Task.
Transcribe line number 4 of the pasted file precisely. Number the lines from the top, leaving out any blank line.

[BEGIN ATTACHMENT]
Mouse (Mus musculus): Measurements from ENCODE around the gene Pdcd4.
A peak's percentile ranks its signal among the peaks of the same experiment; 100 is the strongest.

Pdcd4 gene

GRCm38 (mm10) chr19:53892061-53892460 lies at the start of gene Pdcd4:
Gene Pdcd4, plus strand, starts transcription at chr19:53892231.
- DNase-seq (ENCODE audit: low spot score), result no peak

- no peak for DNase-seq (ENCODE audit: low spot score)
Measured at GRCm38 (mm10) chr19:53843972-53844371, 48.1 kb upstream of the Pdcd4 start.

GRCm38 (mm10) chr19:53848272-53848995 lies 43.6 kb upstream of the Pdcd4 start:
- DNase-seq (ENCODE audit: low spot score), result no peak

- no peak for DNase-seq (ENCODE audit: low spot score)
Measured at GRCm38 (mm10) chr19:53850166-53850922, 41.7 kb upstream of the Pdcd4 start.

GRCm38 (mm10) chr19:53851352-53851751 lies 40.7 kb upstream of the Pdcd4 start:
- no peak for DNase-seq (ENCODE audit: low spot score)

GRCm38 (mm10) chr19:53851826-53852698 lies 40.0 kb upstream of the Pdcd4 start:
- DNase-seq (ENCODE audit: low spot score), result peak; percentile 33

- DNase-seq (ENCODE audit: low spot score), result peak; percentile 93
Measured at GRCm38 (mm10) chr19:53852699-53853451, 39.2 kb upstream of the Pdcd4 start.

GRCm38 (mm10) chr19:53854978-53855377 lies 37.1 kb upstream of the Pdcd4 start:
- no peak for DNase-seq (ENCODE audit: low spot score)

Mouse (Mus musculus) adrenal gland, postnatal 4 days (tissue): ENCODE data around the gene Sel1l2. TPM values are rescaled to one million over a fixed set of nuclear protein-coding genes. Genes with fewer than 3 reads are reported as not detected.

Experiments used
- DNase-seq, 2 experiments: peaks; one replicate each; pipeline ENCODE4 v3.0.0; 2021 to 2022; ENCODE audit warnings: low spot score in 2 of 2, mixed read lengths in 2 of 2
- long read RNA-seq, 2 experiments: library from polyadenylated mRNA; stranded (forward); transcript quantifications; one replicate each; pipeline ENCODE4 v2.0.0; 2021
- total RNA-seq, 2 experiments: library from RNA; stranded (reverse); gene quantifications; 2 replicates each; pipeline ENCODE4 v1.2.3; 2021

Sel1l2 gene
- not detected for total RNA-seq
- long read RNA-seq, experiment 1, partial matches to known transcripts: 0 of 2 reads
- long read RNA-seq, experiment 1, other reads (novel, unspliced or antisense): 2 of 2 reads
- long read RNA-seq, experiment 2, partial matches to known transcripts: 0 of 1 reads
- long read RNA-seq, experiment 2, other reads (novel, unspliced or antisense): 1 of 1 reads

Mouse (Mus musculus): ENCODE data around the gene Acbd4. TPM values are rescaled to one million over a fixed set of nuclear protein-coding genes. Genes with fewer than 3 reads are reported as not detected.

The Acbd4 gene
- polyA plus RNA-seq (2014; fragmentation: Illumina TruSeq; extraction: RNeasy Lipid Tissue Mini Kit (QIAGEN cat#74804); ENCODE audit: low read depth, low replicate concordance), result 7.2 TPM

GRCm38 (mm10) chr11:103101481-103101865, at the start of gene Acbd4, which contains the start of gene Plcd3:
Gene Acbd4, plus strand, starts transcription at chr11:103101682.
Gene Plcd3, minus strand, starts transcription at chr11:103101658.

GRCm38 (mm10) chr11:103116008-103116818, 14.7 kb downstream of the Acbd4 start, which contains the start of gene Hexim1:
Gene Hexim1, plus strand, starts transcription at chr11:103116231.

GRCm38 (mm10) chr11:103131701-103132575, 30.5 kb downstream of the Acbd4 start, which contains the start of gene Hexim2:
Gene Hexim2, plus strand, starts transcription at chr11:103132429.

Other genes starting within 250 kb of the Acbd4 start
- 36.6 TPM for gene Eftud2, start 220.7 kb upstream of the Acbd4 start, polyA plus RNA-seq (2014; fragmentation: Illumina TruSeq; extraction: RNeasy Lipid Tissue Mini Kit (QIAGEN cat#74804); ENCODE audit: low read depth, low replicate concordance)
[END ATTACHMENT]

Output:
GRCm38 (mm10) chr19:53892061-53892460 lies at the start of gene Pdcd4: